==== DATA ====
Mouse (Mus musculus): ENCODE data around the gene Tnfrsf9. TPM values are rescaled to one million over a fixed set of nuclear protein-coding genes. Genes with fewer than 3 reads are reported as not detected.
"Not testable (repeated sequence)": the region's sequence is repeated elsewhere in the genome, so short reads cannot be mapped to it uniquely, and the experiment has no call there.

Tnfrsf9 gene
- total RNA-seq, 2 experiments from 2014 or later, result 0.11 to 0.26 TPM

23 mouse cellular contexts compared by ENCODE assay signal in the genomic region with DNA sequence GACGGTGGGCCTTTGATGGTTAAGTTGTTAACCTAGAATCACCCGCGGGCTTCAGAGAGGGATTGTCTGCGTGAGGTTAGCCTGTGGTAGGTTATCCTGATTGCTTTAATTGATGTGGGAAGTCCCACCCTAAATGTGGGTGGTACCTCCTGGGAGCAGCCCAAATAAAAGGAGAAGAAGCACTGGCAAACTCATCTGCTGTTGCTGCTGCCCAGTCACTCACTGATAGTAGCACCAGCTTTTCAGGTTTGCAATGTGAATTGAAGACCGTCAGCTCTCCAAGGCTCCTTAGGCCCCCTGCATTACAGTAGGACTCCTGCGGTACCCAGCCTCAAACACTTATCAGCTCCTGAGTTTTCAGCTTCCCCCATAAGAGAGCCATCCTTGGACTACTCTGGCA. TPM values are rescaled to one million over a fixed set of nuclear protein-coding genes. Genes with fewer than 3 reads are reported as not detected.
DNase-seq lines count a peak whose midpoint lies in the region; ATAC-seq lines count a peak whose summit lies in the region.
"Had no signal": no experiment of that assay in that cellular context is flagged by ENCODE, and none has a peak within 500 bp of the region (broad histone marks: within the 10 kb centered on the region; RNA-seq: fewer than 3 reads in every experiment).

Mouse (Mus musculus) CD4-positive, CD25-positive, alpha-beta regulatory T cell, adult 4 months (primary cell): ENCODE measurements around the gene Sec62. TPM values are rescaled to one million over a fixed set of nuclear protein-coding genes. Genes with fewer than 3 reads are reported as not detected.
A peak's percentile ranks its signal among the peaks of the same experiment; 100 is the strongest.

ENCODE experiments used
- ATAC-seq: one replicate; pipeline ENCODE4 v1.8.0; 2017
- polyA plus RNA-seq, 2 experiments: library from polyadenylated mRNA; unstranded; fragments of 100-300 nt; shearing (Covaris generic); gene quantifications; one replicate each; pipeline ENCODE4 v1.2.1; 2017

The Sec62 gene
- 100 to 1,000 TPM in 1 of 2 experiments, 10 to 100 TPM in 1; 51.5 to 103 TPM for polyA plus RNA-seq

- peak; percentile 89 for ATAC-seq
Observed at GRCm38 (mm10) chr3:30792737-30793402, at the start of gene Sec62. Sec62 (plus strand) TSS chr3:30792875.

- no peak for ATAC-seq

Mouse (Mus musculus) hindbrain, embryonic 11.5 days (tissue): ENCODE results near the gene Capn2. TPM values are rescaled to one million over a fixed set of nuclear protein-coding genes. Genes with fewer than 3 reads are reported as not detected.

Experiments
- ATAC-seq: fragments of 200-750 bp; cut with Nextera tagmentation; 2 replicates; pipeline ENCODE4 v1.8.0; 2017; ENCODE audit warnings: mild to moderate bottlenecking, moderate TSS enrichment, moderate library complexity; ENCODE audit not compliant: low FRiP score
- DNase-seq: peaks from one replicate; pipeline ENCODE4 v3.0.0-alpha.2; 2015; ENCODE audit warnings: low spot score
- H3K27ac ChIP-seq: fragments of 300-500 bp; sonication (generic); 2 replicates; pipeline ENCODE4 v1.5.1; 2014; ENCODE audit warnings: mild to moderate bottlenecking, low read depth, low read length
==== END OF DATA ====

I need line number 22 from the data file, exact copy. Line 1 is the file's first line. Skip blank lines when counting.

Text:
- H3K27ac ChIP-seq: fragments of 300-500 bp; sonication (generic); 2 replicates; pipeline ENCODE4 v1.5.1; 2014; ENCODE audit warnings: mild to moderate bottlenecking, low read depth, low read length